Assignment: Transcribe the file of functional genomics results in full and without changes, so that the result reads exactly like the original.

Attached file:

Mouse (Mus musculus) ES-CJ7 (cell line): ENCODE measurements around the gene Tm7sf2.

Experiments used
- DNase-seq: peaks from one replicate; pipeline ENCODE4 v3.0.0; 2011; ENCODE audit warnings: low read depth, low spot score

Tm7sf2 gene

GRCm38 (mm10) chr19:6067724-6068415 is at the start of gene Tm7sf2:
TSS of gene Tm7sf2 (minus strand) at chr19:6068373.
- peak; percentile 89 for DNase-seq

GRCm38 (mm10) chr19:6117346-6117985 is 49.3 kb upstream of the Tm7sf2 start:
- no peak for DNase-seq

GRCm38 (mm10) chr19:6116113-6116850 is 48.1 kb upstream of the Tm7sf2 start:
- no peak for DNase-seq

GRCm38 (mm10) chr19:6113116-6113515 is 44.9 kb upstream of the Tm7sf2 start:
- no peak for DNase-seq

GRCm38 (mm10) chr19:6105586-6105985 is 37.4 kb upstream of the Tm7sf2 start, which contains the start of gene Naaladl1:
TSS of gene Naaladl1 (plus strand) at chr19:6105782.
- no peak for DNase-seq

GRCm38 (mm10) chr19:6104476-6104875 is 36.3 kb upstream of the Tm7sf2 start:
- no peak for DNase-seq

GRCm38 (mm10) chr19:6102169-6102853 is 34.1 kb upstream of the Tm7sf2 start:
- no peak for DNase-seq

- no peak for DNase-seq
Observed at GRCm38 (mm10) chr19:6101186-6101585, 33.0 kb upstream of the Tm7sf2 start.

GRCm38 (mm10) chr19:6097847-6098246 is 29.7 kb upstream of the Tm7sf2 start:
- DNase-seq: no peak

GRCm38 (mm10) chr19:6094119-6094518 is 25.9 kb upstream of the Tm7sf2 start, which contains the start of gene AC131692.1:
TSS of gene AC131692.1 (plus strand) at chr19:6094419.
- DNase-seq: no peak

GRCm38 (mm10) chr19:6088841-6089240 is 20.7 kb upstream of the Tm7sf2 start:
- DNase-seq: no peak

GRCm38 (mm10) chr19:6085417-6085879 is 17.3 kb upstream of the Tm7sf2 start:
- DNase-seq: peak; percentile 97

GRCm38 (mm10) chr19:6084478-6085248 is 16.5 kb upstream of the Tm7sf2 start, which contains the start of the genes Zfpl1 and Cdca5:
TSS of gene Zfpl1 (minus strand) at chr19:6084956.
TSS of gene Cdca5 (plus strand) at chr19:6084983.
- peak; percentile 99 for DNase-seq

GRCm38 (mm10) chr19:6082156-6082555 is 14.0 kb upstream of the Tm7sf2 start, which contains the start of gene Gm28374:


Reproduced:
Mouse (Mus musculus) ES-CJ7 (cell line): ENCODE measurements around the gene Tm7sf2.

Experiments used
- DNase-seq: peaks from one replicate; pipeline ENCODE4 v3.0.0; 2011; ENCODE audit warnings: low read depth, low spot score

Tm7sf2 gene

GRCm38 (mm10) chr19:6067724-6068415 is at the start of gene Tm7sf2:
TSS of gene Tm7sf2 (minus strand) at chr19:6068373.
- peak; percentile 89 for DNase-seq

GRCm38 (mm10) chr19:6117346-6117985 is 49.3 kb upstream of the Tm7sf2 start:
- no peak for DNase-seq

GRCm38 (mm10) chr19:6116113-6116850 is 48.1 kb upstream of the Tm7sf2 start:
- no peak for DNase-seq

GRCm38 (mm10) chr19:6113116-6113515 is 44.9 kb upstream of the Tm7sf2 start:
- no peak for DNase-seq

GRCm38 (mm10) chr19:6105586-6105985 is 37.4 kb upstream of the Tm7sf2 start, which contains the start of gene Naaladl1:
TSS of gene Naaladl1 (plus strand) at chr19:6105782.
- no peak for DNase-seq

GRCm38 (mm10) chr19:6104476-6104875 is 36.3 kb upstream of the Tm7sf2 start:
- no peak for DNase-seq

GRCm38 (mm10) chr19:6102169-6102853 is 34.1 kb upstream of the Tm7sf2 start:
- no peak for DNase-seq

- no peak for DNase-seq
Observed at GRCm38 (mm10) chr19:6101186-6101585, 33.0 kb upstream of the Tm7sf2 start.

GRCm38 (mm10) chr19:6097847-6098246 is 29.7 kb upstream of the Tm7sf2 start:
- DNase-seq: no peak

GRCm38 (mm10) chr19:6094119-6094518 is 25.9 kb upstream of the Tm7sf2 start, which contains the start of gene AC131692.1:
TSS of gene AC131692.1 (plus strand) at chr19:6094419.
- DNase-seq: no peak

GRCm38 (mm10) chr19:6088841-6089240 is 20.7 kb upstream of the Tm7sf2 start:
- DNase-seq: no peak

GRCm38 (mm10) chr19:6085417-6085879 is 17.3 kb upstream of the Tm7sf2 start:
- DNase-seq: peak; percentile 97

GRCm38 (mm10) chr19:6084478-6085248 is 16.5 kb upstream of the Tm7sf2 start, which contains the start of the genes Zfpl1 and Cdca5:
TSS of gene Zfpl1 (minus strand) at chr19:6084956.
TSS of gene Cdca5 (plus strand) at chr19:6084983.
- peak; percentile 99 for DNase-seq

GRCm38 (mm10) chr19:6082156-6082555 is 14.0 kb upstream of the Tm7sf2 start, which contains the start of gene Gm28374: